FRANCISCO ó In the fight for more customers, drivers
and market share, ride-hailing companies have in recent
years embraced a simple but powerful strategy: cheap
Lyft and other firms have used their ample venture
capital backing to subsidize drivers and lower fares,
igniting a price war that has benefited passengers at a
great cost to the companies themselves.
a policy so common that customers have come to see heavy
ride discounts as the norm, but itís also now facing
new questions after Uber opted earlier this month to
cede the Chinese ride-hailing market to fierce
competitor Didi Chuxing.
Uber, which is valued at $62.5 billion, is no longer
sinking a billion dollars a year into artificially
keeping fares low in China, will it redirect those funds
back home to fend off competitors such as Lyft, Juno and
Via with even more subsidies than before? Or is it a
sign that fare subsidies are flat-out unsustainable,
with Uberís retreat from China serving as proof that
the strategy doesnít work?
company like Uber has to balance two things: gaining
market share while also demonstrating to investors they
can turn a profit," said Arun Sundararajan, author
of "The Sharing Economy: The End of Employment and
the Rise of Crowd-Based Capitalism," who noted that
as the ride-hailing industry matures, the race to the
bottom makes less and less sense.
growth may have been the dominant metric for success 18
months ago, but if the last year is anything to go by,
investors are now demanding a path to both profitability
and an initial public offering of stock ó one that is
likely to remain blocked if Uber continues to spend the
way it did in China.
U.S. is the market investors are looking to as proof
that Uberís model can be profitable in a way that
justifies its valuation," Sundararajan said.
"Itís going to be hard to get to profitability if
they sustain a price war with Lyft."
isnít without deep pockets either. Despite being the
distant No. 2 behind Uber, it received a $500 million
investment from General Motors this year. Sundararajan
believes that as a younger company with a comparatively
modest $5.5 billion valuation, Lyft will find it easier
to continue to raise funds compared with Uber, which has
already tapped out venture capital firms and mutual
funds, and has since turned to sovereign wealth funds
and convertible debt.
analysts havenít ruled out the possibility of Uber
driving Lyft out of the game altogether, there are
plenty of reasons why Uber ó and even consumers ó
may want to avoid a fight to the death.
Uber, which is already a market leader in the U.S. and
Europe, crushes its competition, it runs the risk of
"becoming the 800-pound gorilla" that sparks
debates about price regulation and even antitrust
concerns, said Mark Skilton, a professor at the Warwick
consumers who benefit from a cutthroat price war should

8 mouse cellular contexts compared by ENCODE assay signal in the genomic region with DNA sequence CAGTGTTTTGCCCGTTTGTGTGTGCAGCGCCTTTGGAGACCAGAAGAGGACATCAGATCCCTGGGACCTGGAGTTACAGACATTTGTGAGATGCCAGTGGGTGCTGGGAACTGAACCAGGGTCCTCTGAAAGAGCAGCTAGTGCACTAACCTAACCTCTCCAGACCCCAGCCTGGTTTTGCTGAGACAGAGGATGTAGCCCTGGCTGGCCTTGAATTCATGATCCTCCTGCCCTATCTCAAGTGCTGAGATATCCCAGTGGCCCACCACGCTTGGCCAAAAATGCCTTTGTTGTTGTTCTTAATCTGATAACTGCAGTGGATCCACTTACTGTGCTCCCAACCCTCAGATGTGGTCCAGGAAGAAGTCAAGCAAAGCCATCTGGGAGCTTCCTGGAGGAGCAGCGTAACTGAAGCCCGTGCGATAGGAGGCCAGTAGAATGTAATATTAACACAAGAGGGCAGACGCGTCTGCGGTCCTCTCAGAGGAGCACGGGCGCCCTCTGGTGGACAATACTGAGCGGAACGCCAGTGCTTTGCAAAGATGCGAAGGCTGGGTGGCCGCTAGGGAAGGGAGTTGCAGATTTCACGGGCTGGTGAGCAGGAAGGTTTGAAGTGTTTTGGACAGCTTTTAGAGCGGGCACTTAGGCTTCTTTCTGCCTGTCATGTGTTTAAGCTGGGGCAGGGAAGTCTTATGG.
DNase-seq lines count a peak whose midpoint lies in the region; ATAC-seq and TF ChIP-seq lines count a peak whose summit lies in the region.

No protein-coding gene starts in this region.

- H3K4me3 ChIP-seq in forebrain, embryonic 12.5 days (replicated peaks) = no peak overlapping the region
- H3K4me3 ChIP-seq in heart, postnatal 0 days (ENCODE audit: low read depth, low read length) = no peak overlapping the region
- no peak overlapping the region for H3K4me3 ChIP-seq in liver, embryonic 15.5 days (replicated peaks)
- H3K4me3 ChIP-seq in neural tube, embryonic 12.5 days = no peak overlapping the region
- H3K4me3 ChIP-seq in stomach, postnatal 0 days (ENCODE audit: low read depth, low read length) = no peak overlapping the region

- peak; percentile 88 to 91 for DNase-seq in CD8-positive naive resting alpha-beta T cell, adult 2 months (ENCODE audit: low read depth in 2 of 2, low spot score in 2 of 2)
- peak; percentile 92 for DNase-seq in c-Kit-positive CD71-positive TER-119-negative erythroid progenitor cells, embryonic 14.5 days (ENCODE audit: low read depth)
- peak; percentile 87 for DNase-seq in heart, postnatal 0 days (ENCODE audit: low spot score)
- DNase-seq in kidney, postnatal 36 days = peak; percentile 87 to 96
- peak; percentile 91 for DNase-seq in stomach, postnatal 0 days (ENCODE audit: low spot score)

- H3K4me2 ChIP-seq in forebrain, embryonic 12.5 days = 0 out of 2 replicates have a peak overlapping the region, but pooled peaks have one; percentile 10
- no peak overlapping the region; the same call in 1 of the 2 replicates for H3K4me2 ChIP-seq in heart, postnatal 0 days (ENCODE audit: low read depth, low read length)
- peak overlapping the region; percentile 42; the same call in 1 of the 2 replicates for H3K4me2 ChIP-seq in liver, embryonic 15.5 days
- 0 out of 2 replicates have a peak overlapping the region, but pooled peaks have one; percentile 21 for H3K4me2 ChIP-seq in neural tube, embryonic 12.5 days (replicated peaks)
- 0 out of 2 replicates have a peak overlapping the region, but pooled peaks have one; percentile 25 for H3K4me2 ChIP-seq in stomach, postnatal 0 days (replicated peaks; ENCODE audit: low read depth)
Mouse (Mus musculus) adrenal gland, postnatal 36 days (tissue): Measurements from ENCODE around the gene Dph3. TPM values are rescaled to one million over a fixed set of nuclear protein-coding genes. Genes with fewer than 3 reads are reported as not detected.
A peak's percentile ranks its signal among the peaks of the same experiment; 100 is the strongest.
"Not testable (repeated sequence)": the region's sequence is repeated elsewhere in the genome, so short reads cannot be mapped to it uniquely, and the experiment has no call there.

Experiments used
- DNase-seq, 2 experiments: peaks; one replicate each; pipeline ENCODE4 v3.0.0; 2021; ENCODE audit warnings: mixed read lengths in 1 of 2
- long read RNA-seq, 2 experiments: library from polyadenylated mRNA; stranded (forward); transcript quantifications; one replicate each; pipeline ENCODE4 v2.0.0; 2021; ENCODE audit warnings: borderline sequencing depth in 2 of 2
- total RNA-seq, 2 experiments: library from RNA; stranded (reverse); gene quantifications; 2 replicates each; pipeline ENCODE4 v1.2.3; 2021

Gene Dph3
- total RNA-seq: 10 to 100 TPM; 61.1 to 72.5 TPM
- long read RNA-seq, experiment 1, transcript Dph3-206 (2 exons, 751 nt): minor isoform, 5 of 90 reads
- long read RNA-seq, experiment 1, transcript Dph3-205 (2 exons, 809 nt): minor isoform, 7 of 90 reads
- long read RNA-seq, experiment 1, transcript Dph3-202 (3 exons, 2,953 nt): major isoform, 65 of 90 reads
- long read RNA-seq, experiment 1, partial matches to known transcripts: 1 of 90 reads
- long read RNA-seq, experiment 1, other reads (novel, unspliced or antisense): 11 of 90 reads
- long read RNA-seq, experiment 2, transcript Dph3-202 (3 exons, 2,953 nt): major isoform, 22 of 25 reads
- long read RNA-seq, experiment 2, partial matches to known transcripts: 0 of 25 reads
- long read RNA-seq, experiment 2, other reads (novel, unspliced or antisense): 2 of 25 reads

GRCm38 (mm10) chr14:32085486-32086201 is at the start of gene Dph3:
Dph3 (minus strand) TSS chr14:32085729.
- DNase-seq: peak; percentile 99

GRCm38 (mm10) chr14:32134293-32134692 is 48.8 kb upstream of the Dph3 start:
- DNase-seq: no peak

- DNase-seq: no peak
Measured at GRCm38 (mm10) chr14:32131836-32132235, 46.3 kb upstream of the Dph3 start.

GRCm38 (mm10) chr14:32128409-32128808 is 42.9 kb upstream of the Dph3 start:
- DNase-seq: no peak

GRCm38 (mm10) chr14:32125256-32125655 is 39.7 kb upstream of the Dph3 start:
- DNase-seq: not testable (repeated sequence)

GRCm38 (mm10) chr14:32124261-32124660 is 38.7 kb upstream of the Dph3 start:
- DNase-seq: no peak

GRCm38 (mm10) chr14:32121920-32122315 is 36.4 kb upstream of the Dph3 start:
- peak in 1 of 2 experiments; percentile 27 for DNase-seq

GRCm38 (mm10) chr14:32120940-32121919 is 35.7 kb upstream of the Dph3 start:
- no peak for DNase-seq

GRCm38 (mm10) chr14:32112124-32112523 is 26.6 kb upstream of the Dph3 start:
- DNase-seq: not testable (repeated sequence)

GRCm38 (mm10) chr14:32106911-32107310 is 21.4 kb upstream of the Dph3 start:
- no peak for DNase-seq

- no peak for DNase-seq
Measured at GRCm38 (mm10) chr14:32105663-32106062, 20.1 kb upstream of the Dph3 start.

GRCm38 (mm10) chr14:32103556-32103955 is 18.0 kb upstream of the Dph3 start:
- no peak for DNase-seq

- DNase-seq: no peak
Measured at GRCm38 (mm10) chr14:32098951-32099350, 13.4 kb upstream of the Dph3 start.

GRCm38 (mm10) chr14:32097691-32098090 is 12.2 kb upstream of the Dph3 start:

expect higher prices if a single company wins out, said
Evan Rawley, a professor at Columbia Business School who
has researched the ride-hailing industry.
network economics," he said. "The classic
bargain-and-rip-off strategy. Weíve had the bargain
phase, and now weíre heading toward the rip-off
tech industry has seen such economics before. Microsoft
was sued in 1998 for allegedly violating the Sherman
Antitrust Act. Having achieved a monopoly in the
operating system and web browser categories, the company
was accused of increasing the price of the Windows
operating system while knowing that consumers wouldnít
have an alternative but to pay up. The case was later
has said since 2014 that Uber will eventually increase
fares as soon as it has the market cornered.
hasnít revealed its market share in the U.S., but
outside its home city of San Francisco, where Lyft
commands nearly half the market, Uberís presence
dwarfs the competition.
the years since Rawleyís prediction, Uberís fares
have only gotten lower, dragging its competitors into a
costly subsidy battle. But just look to China, he said,
where this monthís news of Didi absorbing Uber China
spelled the end for both companiesí cash-draining
described the news of the merger as the start of a
transition in the ride-hailing industry from
"intense competition to collusion," in which
companies go from giving away a service at a low price
to harvesting the investment theyíve made.
STORY CAN END HERE)
knowing the inner financial workings of these privately
held companies, itís hard to know how much longer the
heavy discounts and driver subsidies will last. But
Skilton, the Warwick Business School professor, believes
that so long as the competition in the U.S. remains
fierce, the main players are more likely to offer
premium services at higher costs than they are to change
the prices of their basic services, which make up the
bulk of their ridership.
already offers its town cars and high-end SUVs as
pricier alternatives to UberX. Lyft introduced Premier
this year, allowing passengers to pay extra to ride in
high-end cars with leather seats.
race to the bottom is costly, Skilton said, and Uberís
battle in China shows that sometimes itís simply not
worth paying. Ultimately, he said, it makes more sense
for ride-hailing services to try to win market share not
by seeing how low they can go but how valuable they can
be to the customer.
it was perhaps Uber itself that put it best. Its head of
operations in Asia, Allen Penn, told the Financial Times
in June: "You can go out, spend a bunch of money in
a city and gain some market share, but thatís not
real," he said. "Youíre just kind of buying
all of it ó (though) youíre really more renting than